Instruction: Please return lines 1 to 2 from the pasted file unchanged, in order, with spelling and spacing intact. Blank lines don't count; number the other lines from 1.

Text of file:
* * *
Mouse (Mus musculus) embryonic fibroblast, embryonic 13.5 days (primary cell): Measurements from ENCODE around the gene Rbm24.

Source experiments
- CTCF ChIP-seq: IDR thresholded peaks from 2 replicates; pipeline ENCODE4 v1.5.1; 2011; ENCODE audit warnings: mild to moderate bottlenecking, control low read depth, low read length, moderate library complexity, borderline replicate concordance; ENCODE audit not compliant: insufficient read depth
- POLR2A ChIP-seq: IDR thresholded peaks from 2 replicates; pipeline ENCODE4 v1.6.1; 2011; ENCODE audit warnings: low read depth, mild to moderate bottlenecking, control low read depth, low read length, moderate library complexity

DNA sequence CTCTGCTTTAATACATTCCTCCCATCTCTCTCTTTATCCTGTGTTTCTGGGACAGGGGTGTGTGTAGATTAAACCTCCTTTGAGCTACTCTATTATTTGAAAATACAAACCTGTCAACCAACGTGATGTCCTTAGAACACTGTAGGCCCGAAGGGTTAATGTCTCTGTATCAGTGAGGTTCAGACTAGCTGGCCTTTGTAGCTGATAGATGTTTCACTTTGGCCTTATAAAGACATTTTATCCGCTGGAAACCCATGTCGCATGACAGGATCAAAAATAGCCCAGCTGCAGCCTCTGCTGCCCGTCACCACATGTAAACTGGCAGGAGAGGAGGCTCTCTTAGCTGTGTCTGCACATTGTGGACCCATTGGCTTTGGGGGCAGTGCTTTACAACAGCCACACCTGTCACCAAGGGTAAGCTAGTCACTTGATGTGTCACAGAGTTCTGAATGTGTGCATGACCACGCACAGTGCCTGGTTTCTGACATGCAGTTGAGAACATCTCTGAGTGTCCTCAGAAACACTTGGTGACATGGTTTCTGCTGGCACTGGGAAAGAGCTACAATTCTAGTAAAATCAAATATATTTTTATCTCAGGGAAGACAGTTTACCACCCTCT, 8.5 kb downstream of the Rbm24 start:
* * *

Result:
Mouse (Mus musculus) embryonic fibroblast, embryonic 13.5 days (primary cell): Measurements from ENCODE around the gene Rbm24.

Source experiments